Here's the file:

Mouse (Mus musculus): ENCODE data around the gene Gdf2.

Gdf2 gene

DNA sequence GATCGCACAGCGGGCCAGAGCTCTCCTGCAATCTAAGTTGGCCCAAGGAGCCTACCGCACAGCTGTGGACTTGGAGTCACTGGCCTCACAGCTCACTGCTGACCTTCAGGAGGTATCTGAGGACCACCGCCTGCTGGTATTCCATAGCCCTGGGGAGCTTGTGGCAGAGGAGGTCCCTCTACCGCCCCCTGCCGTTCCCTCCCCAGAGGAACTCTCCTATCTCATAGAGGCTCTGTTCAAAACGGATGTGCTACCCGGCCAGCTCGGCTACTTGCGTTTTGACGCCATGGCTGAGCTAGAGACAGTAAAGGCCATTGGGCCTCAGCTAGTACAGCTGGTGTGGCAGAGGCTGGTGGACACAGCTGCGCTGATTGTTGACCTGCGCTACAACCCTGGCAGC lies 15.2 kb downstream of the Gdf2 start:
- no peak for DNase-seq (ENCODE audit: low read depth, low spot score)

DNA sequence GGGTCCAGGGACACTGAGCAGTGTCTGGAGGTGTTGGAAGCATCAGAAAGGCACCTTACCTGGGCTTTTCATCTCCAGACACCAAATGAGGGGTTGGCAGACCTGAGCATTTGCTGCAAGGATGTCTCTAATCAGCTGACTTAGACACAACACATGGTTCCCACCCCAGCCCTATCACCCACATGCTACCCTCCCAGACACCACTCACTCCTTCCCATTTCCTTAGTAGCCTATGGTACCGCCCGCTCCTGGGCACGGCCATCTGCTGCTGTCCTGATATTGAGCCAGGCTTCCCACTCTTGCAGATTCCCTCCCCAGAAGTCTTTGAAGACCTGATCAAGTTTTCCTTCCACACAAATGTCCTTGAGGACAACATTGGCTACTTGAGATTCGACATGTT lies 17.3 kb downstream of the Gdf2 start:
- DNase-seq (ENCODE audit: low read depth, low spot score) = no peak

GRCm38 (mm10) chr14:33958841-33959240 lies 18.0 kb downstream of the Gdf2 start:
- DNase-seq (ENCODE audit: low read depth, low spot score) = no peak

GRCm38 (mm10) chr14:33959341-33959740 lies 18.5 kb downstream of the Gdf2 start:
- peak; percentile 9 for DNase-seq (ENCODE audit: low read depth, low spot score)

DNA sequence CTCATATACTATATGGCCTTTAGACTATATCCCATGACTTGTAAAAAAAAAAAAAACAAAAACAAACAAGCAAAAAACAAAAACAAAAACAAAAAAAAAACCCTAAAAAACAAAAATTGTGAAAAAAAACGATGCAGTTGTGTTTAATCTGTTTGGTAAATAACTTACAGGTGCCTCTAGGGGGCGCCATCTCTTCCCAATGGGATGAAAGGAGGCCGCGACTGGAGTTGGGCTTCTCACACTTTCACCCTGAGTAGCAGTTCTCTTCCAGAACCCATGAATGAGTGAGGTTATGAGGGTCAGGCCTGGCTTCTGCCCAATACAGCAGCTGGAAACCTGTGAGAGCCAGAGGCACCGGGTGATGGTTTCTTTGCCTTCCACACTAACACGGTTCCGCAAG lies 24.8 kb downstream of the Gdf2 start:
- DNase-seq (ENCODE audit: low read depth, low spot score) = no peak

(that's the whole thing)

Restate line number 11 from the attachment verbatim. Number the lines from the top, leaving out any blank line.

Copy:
DNA sequence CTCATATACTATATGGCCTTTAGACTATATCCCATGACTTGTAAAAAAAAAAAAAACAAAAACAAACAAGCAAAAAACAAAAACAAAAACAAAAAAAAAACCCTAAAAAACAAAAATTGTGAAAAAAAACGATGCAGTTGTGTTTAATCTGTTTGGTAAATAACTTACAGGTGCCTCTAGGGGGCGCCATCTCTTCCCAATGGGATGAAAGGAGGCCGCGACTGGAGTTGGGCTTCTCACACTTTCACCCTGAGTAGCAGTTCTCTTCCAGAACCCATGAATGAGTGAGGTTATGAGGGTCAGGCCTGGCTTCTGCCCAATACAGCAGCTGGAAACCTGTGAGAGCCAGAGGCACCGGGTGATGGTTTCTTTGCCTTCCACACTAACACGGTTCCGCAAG lies 24.8 kb downstream of the Gdf2 start: